Tennessee Valley Woodworkers

Vol. 15/ Issue 7                                                July 2000                                           Editor: Tom Gillard


Meeting Notice:

The next meeting of the TN Valley Woodworkers

Will be held June 20, 2000 at 7:00 p.m. in the

Duck River Electric Building, Decherd, TN

All interested woodworkers are invited!




Red Cedar

(EasternRed Cedar)

Juniperus virginiana


Tree Size

height   30' - 50'

diameter 1'-  2'   


Another medium-sized "evergreen" tree, this juniper grows to 30 to 50 feet and 1 to 2 feet in diameter. In contrast to the flattened branchlets of the Northern White-Cedar, scales on mature Red-Cedars cover the rounded branchlets on 4 sides such that the stems appear square. Also unlike other similar trees in Ohio, the small fruit of the Red-Cedar is somewhat fleshy, making it look more like a berry than a cone. As they develop at first, these fruits are green. As they mature they turn blue and then are covered with a gray, waxy material. Similar to the Northern White-Cedar, the thin, light reddish-brown bark of this tree sheds in long, narrow, shredded strips. This tree prefers moist to swampy soils, but does well on poor, dry soil. It prefers limestone soils such as found in western Ohio. Similar to the Northern White-Cedar, the durability of the wood of this tree makes it useful as fence posts. Also the wood is used in making such things as moth-resistant chests, pencils and some furniture. One or two other junipers, which generally are northern trees, may occur in northern Ohio.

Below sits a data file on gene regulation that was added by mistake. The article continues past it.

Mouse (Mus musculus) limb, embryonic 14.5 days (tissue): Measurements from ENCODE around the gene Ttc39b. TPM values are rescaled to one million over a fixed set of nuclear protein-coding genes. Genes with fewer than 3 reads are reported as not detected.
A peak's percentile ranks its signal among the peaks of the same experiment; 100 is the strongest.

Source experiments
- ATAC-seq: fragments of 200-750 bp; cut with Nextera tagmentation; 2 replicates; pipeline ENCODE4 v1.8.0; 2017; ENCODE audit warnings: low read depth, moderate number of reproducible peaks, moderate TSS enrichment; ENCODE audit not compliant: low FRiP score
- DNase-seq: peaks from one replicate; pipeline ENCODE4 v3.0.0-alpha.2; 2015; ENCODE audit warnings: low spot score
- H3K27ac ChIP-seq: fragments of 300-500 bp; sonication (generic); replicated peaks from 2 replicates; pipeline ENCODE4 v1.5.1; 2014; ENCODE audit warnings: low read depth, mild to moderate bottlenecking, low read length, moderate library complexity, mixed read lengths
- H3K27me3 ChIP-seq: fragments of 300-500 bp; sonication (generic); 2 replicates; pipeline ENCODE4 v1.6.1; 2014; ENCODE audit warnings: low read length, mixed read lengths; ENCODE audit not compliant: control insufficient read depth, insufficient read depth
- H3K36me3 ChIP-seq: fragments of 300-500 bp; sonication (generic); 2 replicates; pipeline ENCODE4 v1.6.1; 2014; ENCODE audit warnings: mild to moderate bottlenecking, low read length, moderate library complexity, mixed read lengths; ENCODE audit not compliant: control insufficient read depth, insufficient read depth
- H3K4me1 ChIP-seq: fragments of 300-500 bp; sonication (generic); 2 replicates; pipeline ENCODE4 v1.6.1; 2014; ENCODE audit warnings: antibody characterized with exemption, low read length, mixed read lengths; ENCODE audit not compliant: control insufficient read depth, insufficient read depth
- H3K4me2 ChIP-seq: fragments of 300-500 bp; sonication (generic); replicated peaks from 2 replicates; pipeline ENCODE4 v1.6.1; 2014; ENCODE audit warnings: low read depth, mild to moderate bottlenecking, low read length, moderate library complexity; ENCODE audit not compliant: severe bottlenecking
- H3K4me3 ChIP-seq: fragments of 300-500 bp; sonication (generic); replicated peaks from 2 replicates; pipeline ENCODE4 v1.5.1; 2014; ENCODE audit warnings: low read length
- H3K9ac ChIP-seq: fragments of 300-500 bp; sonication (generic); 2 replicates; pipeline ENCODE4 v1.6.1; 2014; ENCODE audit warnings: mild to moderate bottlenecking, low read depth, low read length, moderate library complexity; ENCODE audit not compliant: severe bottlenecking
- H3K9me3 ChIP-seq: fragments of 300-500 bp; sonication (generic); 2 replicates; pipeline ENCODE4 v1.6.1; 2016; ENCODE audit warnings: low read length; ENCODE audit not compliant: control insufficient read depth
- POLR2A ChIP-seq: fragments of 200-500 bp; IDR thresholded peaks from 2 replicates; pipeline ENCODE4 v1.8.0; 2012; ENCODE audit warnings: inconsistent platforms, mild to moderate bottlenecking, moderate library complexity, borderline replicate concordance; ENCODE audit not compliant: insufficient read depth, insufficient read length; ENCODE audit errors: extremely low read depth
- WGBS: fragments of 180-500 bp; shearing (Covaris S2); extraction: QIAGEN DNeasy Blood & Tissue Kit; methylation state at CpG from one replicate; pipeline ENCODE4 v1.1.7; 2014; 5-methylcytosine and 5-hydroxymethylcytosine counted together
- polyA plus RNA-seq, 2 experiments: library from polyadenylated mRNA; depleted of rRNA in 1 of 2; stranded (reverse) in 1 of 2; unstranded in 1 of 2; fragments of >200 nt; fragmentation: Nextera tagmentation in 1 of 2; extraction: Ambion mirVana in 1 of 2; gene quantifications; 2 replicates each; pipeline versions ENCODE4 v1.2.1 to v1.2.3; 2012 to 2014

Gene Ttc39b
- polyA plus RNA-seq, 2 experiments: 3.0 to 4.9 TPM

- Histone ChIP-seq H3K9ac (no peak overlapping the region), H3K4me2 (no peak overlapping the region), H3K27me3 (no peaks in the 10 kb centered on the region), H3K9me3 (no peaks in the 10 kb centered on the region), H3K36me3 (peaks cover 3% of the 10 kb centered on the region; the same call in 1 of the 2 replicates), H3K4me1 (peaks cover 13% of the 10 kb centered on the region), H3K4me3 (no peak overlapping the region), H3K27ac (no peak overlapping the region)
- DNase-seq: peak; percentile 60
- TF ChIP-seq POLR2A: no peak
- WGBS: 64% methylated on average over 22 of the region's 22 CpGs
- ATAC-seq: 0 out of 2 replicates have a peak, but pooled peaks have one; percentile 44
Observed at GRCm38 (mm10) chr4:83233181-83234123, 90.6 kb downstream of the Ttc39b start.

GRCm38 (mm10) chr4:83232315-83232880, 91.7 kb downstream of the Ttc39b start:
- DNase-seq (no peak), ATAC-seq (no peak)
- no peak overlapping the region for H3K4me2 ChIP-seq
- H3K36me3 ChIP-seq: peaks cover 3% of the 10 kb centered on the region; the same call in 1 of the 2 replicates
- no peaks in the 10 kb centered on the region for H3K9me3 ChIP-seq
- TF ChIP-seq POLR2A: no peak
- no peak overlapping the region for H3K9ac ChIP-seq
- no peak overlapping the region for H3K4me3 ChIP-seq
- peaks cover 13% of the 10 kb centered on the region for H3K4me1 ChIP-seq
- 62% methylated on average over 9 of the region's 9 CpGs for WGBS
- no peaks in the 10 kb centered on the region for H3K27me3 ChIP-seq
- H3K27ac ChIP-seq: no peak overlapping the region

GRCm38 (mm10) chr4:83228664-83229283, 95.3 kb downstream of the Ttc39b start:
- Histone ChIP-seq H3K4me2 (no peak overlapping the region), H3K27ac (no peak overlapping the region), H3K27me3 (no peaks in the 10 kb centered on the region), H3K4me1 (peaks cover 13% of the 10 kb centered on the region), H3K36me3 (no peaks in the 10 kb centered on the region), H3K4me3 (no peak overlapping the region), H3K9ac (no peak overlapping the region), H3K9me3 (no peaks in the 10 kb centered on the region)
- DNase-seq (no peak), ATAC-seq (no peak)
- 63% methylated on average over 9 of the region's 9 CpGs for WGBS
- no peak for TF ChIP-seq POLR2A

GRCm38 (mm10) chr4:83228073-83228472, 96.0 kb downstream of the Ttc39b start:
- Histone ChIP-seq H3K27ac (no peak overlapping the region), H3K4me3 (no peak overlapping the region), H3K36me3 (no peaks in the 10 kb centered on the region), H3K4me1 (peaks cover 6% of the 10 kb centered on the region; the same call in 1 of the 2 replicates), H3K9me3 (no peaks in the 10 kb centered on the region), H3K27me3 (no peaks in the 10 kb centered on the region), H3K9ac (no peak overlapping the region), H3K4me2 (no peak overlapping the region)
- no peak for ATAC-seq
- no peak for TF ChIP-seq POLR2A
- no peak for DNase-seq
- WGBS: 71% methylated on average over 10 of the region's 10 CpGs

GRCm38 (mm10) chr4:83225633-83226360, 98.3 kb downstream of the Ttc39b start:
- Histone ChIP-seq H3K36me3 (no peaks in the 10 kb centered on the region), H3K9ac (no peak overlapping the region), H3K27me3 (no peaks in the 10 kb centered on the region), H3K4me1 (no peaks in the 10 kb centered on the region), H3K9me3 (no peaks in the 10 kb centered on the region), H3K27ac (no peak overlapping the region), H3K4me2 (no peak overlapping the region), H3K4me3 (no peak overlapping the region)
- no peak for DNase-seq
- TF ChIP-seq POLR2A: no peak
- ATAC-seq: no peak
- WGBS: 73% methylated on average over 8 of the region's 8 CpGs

by John Buries


Hot Weather and Fishing: Yes!

Hot Weather and Finishing: Yuck!


All coatings are designed to dry at certain rates for specific reasons. Stains must be wiped off consistently, sealers must soak into wood and allow trapped air to escape, topcoats must have a smooth glassed out look.


On a hot, dry day or night, coatings dry too fast. Hot ambient air (mid-80+ degrees) causes the solvents in your coatings to evaporate faster than normal. Stains won't wipe properly and clear coats dry on the surface, seal off air bubbles from escaping, and don't allow coatings to flow out from the wet edge.